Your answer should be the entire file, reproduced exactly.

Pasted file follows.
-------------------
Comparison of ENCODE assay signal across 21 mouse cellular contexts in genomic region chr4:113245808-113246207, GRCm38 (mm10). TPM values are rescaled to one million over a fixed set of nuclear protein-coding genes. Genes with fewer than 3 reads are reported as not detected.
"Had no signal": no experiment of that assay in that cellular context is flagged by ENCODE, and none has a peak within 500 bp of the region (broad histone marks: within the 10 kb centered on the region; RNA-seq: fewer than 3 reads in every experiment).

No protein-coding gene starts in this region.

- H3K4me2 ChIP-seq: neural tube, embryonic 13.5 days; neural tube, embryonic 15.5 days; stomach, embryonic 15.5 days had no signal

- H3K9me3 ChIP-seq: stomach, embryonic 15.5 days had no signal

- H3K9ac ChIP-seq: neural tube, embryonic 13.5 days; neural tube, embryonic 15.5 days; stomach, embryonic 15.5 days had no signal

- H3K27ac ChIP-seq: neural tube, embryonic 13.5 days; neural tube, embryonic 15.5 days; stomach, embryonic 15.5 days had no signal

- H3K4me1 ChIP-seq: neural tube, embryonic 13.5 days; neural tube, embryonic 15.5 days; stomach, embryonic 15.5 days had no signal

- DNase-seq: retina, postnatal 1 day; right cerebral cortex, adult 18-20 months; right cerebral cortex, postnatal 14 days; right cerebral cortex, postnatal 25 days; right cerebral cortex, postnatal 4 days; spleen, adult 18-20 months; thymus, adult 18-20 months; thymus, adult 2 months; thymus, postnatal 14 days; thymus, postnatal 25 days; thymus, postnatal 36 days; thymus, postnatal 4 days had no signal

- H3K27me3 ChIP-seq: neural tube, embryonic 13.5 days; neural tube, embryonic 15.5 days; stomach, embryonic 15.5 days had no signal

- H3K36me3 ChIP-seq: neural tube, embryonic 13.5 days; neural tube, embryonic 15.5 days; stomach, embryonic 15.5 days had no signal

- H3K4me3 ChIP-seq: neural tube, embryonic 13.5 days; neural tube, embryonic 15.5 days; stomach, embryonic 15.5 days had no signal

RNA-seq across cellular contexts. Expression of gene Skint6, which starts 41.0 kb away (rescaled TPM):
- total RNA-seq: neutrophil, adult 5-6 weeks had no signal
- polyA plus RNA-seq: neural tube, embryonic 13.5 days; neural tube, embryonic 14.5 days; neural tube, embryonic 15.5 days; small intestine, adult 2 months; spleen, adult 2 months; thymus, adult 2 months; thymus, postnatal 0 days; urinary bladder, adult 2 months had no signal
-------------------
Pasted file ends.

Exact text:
Comparison of ENCODE assay signal across 21 mouse cellular contexts in genomic region chr4:113245808-113246207, GRCm38 (mm10). TPM values are rescaled to one million over a fixed set of nuclear protein-coding genes. Genes with fewer than 3 reads are reported as not detected.
"Had no signal": no experiment of that assay in that cellular context is flagged by ENCODE, and none has a peak within 500 bp of the region (broad histone marks: within the 10 kb centered on the region; RNA-seq: fewer than 3 reads in every experiment).

No protein-coding gene starts in this region.

- H3K4me2 ChIP-seq: neural tube, embryonic 13.5 days; neural tube, embryonic 15.5 days; stomach, embryonic 15.5 days had no signal

- H3K9me3 ChIP-seq: stomach, embryonic 15.5 days had no signal

- H3K9ac ChIP-seq: neural tube, embryonic 13.5 days; neural tube, embryonic 15.5 days; stomach, embryonic 15.5 days had no signal

- H3K27ac ChIP-seq: neural tube, embryonic 13.5 days; neural tube, embryonic 15.5 days; stomach, embryonic 15.5 days had no signal

- H3K4me1 ChIP-seq: neural tube, embryonic 13.5 days; neural tube, embryonic 15.5 days; stomach, embryonic 15.5 days had no signal

- DNase-seq: retina, postnatal 1 day; right cerebral cortex, adult 18-20 months; right cerebral cortex, postnatal 14 days; right cerebral cortex, postnatal 25 days; right cerebral cortex, postnatal 4 days; spleen, adult 18-20 months; thymus, adult 18-20 months; thymus, adult 2 months; thymus, postnatal 14 days; thymus, postnatal 25 days; thymus, postnatal 36 days; thymus, postnatal 4 days had no signal

- H3K27me3 ChIP-seq: neural tube, embryonic 13.5 days; neural tube, embryonic 15.5 days; stomach, embryonic 15.5 days had no signal

- H3K36me3 ChIP-seq: neural tube, embryonic 13.5 days; neural tube, embryonic 15.5 days; stomach, embryonic 15.5 days had no signal

- H3K4me3 ChIP-seq: neural tube, embryonic 13.5 days; neural tube, embryonic 15.5 days; stomach, embryonic 15.5 days had no signal

RNA-seq across cellular contexts. Expression of gene Skint6, which starts 41.0 kb away (rescaled TPM):
- total RNA-seq: neutrophil, adult 5-6 weeks had no signal
- polyA plus RNA-seq: neural tube, embryonic 13.5 days; neural tube, embryonic 14.5 days; neural tube, embryonic 15.5 days; small intestine, adult 2 months; spleen, adult 2 months; thymus, adult 2 months; thymus, postnatal 0 days; urinary bladder, adult 2 months had no signal